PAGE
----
was an American broadcast journalist, best known as anchorman for the CBS Evening News for 19 years (1962–81). During the heyday of CBS News in the 1960s and 1970s, he was often cited in viewer opinion polls as "the most trusted man in America" because of his professional experience and kindly demeanor. Although he reported many events from 1937-1981, including bombing in World War II, the Nuremberg trials, combat in the Vietnam War, the death of JFK, Watergate, and the Iran Hostage Crisis, he was known for extensive TV coverage of the U.S. space program, from Project Mercury to the Moon landings (with co-host Wally Shirra), to the Space Shuttle. He was the only non-NASA recipient of a Moon-rock award. Also, the Beatles' first American TV broadcast was with Walter Cronkite.
I, like millions of Americans, was gathered with my family and was riveted to my home TV set when Cronkite gave his tear-laden report that President John F. Kennedy had died. It was one of those moments in our lives that we remember where we were, who we were with, and what we were doing when we first learned that JFK had been assassinated.
I was in my tenth grade World History Class when senior Eddie Owens barged in on Mr. Ryan's lesson with the horrible news. Our teacher closed up his book, walked out of the classroom and never returned for the rest of the session leaving a room full of students to try to fathom what we had just heard.
The whole world watched and listened when Cronkite informed us that the Eagle had landed in the Sea of Tranquility on the moon. His commentary was the backdrop as Neil Armstrong made his famous "One small step for man, one giant leap for mankind" quote.
I gained the utmost for respect for Walter Cronkite a few years ago. He was being paid to speak up against the proposed construction of a Wind Mill Farm in the New England waters off the island of Nantucket. While these wind mills would have been visible as tiny objects on the horizon, the wealthy residents there, included Senator Edward Kennedy, were afraid their sea side views would be ruined. Of course they argued with contrived stories of the damage and harm the structures would have upon the rich sea life in those waters. With Cronkite as their advocate and speaking in their behalf, the idea of these instruments of alternate energy suffered a big setback.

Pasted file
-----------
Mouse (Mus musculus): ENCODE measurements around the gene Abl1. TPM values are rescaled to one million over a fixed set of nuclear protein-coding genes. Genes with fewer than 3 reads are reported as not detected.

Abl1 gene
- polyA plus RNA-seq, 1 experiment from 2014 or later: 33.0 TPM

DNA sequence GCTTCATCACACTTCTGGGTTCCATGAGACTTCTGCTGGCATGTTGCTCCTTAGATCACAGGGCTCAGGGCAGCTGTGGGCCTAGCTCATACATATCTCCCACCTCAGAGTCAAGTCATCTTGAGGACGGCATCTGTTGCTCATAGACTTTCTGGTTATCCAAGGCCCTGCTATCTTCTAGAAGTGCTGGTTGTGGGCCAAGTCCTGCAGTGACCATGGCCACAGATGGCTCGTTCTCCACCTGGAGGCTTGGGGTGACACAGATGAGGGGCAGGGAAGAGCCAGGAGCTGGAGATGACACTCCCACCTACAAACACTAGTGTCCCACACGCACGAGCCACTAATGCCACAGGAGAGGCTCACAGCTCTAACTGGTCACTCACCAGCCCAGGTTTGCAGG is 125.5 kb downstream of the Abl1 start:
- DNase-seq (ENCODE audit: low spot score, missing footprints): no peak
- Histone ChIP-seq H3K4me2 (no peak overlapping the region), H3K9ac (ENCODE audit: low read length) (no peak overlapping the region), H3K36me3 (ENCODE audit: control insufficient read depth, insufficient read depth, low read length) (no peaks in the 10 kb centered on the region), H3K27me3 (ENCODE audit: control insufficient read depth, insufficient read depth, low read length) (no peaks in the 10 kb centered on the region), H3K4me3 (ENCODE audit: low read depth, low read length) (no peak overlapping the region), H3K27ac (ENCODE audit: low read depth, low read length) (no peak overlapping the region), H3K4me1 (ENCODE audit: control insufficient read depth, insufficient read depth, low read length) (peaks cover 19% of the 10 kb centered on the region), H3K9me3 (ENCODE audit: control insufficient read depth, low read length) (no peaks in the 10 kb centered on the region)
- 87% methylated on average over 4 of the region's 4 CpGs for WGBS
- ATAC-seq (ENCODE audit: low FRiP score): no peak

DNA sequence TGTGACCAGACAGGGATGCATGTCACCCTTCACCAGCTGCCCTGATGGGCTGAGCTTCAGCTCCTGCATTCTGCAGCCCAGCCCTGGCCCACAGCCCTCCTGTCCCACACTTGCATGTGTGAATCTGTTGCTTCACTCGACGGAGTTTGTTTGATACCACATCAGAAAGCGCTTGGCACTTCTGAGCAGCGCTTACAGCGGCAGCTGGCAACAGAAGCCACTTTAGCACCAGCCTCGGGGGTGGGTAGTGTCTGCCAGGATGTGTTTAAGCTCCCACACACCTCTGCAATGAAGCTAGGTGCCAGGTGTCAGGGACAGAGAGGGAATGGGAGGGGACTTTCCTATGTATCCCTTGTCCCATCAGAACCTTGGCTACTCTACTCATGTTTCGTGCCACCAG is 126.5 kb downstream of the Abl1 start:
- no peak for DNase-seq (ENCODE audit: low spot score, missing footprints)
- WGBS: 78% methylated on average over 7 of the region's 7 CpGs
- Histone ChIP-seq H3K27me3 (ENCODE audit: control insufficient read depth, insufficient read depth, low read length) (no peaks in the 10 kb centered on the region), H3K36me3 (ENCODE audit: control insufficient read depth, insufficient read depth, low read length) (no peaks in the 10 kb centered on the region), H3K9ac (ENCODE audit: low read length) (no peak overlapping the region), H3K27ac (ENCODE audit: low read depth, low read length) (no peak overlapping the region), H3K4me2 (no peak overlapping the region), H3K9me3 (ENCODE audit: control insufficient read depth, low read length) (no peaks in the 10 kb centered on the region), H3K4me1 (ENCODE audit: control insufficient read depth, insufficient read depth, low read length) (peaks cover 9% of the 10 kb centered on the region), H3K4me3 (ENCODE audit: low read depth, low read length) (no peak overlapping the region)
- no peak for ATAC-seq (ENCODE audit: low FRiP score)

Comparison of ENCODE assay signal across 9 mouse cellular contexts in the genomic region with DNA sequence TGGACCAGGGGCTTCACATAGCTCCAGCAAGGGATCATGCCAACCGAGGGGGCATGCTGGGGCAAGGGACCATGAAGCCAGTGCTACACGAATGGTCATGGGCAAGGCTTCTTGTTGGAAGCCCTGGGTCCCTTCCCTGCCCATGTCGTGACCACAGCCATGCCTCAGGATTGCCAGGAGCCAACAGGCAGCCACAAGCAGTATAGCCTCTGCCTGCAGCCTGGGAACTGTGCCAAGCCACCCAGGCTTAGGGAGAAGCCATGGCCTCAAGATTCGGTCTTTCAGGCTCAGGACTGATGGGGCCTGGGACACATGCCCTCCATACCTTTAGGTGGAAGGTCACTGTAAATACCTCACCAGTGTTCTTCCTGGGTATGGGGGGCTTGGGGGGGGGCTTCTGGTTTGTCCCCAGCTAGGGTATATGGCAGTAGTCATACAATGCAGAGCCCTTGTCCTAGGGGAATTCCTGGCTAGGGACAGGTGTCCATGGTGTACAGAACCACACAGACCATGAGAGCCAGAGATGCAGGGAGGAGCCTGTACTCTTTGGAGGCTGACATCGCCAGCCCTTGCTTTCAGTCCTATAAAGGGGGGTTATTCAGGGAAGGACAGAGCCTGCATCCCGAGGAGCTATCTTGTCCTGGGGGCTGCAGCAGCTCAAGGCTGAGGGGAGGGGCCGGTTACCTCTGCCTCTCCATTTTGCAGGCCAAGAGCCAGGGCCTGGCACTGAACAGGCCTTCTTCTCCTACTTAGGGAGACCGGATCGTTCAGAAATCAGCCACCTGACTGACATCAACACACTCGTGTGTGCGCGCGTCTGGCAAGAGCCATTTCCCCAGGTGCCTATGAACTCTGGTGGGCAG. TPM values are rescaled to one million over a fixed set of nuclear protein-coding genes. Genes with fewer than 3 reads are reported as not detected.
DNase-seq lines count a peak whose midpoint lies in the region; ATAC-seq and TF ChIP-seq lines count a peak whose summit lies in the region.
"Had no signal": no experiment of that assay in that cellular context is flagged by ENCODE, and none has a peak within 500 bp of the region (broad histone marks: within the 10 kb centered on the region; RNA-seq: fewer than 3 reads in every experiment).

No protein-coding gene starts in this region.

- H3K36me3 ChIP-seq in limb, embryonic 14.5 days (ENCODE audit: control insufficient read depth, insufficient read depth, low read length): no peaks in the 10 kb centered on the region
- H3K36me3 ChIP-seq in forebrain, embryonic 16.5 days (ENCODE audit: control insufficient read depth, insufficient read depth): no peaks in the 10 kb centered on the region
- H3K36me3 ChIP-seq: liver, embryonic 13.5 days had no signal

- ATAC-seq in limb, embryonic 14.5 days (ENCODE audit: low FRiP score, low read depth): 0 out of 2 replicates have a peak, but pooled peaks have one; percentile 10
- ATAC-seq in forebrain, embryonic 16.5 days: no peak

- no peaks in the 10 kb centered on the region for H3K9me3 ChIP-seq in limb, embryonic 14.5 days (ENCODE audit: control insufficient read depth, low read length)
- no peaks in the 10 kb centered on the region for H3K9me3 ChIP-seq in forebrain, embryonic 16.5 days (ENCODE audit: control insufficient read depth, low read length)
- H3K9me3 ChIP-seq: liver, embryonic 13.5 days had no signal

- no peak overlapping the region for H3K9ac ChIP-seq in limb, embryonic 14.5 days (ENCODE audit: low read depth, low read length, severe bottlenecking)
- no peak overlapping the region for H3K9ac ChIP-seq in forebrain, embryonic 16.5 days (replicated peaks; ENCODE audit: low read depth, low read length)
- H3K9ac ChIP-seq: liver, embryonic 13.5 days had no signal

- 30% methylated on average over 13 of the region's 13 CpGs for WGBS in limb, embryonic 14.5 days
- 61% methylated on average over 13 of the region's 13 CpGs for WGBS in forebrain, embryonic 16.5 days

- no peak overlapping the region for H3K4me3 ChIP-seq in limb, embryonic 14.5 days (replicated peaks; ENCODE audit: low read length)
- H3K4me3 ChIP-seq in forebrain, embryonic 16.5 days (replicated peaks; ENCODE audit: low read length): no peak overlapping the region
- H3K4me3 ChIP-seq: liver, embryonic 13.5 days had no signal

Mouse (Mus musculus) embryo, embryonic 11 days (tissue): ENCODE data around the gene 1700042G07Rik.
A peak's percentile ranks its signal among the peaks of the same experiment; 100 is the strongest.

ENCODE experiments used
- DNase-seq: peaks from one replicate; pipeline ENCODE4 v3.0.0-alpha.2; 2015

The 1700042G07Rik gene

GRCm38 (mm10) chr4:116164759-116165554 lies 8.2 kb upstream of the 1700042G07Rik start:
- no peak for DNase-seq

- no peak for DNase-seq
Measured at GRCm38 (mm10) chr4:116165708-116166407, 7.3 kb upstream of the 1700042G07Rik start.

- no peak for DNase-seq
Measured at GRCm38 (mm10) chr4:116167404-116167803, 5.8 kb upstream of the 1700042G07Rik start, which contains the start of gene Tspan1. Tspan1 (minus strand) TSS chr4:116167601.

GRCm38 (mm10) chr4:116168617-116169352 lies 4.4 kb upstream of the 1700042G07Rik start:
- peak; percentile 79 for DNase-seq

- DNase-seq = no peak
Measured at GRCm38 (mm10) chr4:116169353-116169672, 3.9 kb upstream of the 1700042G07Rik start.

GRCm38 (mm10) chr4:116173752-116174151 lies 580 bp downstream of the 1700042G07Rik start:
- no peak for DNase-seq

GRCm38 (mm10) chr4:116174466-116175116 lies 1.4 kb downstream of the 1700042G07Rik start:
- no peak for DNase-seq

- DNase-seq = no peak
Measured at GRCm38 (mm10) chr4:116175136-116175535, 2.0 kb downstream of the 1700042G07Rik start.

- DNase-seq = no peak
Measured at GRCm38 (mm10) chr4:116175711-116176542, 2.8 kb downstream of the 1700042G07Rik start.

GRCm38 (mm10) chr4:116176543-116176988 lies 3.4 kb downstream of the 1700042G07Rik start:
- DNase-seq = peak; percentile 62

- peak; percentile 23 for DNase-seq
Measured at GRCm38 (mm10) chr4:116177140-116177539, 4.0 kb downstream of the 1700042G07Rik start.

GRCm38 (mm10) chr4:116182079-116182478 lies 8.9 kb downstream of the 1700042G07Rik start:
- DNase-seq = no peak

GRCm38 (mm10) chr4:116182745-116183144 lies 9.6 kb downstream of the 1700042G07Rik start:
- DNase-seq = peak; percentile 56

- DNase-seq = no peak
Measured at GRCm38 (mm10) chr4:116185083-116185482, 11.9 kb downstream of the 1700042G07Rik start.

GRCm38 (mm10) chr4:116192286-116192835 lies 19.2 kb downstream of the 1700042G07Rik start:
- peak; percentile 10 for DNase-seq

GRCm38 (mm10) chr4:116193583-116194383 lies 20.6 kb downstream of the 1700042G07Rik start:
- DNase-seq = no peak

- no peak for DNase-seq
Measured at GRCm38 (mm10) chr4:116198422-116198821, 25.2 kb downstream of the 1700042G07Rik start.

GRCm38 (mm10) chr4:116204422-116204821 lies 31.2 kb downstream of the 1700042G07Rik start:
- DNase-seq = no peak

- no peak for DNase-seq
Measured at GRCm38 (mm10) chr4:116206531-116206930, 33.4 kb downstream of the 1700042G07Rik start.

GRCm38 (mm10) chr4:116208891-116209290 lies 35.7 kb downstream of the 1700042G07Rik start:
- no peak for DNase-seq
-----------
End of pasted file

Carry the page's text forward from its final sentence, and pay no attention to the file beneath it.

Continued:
Shortly after these public service ads began, Cronkite walked away from the contract. He later admitted that he'd known nothing about the negative or positive benefits of wind mill power. He said he hadn't done on his homework on the subject and agreed to do the public service ads against their construction.
He realized he'd been wrong. Not only only would the Wind Mill Farm be beneficial as alternative sources of of power, but they would also cut down on the use of fossil fuels. He paid for his own ads to say he'd been wrong and that he supported their construction. For the common New Englander he solidified his claim to the sobriquet "The most trusted man in America."
I have fonder memories of Cronkite because of a TV series which ran from 1953 to 1957, You Are There. The series was a wonderful retelling of the famous events in history that we were learning in our school classrooms. One week we might have watched Christopher Columbus discover America, or the trial of Joan of Arc, the signing of the Constitution, or Custer's Last Stand.
Cronkite from his CBS desk in New York would give a description of what was about to happen and the an announcer would give the date and the event followed a bold "You Are There." Cronkite would then return to describe the event and its characters more in detail, before throwing it to the event, saying, "All things are as they were then, except... You Are There."
At the end of the program, after Cronkite summarizes what happened in the preceding event, he reminded viewers, "What sort of day was it? A day like all days, filled with those events that alter and illuminate our times... and you were there."
Before he retired America tuned in to his news reports. When he was on the air ... "We Were There."